Captain Salaria led his Gurkhas from the front
Captain Salaria and his 3/1st Gurkha Rifles men were also ordered to march and deploy to the strategically important Elizabethville Airfield at Katanga and to guard the United Nations Headquarters there. The rebels, known as Gendarmes, wanted to establish a roadblock in and near the airfield. The Indian contingent was tasked with breaking down the enemy blockade so that UN operations could continue uninterrupted with the help of airfields in the Congo. Outnumbered by the enemy, Captain Salaria decided to lead the charge. The rebels had two armored cars to aid them, and they were not expected to be attacked due to their large numbers. Captain Salaria and his Gurkhas crawled slowly and quietly for some distance, suitable for rocket launchers to take out enemy armored vehicles. As the rocket destroyed the armored vehicles, Captain Salaria led the charge to clear the roadblock.
Captain Salaria was posthumously awarded the Param Vir Chakra (PVC) for showing raw courage in the face of overwhelming odds and facing an enemy bigger than himself, completely disregarding his personal safety.
- A section of the National Defense Academy has been named Salaria Square in honor of the brave officer.
- On 5 December 1992, the Army Postal Service Corps issued a special postage stamp in honor of Captain Gurbachan Singh Salaria.
- The 14 Gorkha Training Center in Sabathua, Himachal Pradesh has a stadium named after him.
- In 1984, the Ships Corporation of India (SCI) named as Captain Gurbachan Singh Salaria, PVC among its oil takers.
Armed with only one khukri, a brave soldier till the end
As Captain Salaria’s men destroyed two armored vehicles of the Katangi rebels, Captain Salaria decided to lead the charge with his regiment’s war slogan “Jai Maa Kali, Aao Gorkhali”, which means, ” Jai Maa Kali, here comes Gorkhali”. Captain Salaria wanted to counter the confused enemy before reorganizing himself and launching a counter-attack on the Indians. His last message on the radio to another officer was “I am proceeding with the attack because I am sure I will be victorious”. On the orders of their commander, the soldiers fought the enemy with their uncovered khukris and inflicted heavy damage on the rebels. In a state of confusion and during the battle, an enemy automatic rifle exploded in the neck of Captain Salaria. Refusing to retreat and evacuate, he continued to attack the enemy until the enemy had lost about half his strength and decided to flee, leaving behind his dead and wounded. Captain Salaria later succumbed to his injuries on the way to the hospital for treatment.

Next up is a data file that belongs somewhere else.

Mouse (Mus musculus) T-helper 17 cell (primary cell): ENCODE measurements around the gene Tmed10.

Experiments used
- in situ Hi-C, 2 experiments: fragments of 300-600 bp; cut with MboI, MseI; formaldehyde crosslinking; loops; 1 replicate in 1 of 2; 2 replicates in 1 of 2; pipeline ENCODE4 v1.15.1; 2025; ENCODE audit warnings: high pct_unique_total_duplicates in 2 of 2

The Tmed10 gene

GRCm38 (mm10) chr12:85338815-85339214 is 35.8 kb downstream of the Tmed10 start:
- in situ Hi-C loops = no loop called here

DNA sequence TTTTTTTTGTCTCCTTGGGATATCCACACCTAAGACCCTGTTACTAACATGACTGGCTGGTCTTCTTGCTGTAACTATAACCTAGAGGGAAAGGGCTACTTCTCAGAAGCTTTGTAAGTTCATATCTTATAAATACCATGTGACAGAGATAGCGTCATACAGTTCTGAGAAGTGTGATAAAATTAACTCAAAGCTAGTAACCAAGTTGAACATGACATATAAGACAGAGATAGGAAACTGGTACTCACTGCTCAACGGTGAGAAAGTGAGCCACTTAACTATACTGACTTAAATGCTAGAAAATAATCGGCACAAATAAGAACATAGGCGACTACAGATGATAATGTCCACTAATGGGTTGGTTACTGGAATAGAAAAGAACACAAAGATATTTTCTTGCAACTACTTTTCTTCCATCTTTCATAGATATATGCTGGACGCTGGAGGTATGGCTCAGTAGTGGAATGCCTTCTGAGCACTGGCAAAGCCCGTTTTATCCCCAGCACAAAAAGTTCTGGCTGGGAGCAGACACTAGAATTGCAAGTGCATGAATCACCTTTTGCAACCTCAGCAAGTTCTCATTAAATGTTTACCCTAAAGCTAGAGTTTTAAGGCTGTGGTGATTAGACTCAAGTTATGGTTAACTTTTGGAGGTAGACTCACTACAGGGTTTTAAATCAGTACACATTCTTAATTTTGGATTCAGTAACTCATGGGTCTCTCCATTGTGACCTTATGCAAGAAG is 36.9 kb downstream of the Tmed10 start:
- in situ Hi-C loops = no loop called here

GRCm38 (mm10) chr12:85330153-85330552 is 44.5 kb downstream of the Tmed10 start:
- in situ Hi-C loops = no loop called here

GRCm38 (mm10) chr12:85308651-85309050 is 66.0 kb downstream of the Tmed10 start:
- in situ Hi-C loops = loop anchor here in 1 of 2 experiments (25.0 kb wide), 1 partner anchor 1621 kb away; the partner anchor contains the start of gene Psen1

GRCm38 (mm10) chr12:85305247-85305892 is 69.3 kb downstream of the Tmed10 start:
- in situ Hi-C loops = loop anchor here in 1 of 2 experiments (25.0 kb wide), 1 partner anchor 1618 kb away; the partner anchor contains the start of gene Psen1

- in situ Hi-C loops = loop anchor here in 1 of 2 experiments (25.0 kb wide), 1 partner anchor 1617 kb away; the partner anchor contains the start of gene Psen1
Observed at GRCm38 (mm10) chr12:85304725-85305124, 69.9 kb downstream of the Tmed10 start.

Facts / Trivia
- Captain Gurbachan Singh Salaria became the first alumnus of the National Defense Academy to receive the Param Vir Chakra (PVC).
- He was nicknamed “Khan Saheb” by his commanding officer because of his shaved hair and twisted mustache.
- Once in Shimla, before being posted to the Congo, he showed his hand to a palmist, who he said would bring great fame to his name.
- Of all the siblings, she was the favorite of her grandmother, who often tied a black thread around her waist to protect her from evil.
- While studying at King George’s Royal Indian Military College, Gurbachan Singh challenges his bully to a boxing match and after defeating the bully, the bully has to apologize to him.
- Captain Gurbachan Singh Salaria was against 150 Katangi rebels, out of which he and his men managed to kill 40. Thus sending the rebels into a sense of disorder.
- Rachna Bisht Rawat writes in his book The Brave – The Param Vir Chakra Stories,
There were two bullets in his throat. Blood was oozing out and his shirt was wet. Right ahead he could see the gendarmerie running. Some of his brave and courageous Gurkhas were still following him. When heavy fatigue surrounded him, he did not resist. He had lost a lot of blood. His work was done and he was at peace. Captain Gurbachan Singh Salaria of 3/1 Gorkha Rifles dropped his rifle with his eyes closed and fell in a state of unconsciousness, from which he never woke up.
- Major General RP Singh, who was then the battalion adjutant of Captain Gurbachan Singh Salaria. He fondly remembers Gurbachan showing his right hand. Recalling the incident, Singh said,
Wait and see, this star will take me to great heights’. ‘I didn’t know that his day of reckoning and fame was just a few days away. Or that he will never know of this fame because it will come when he is in his heavenly abode”.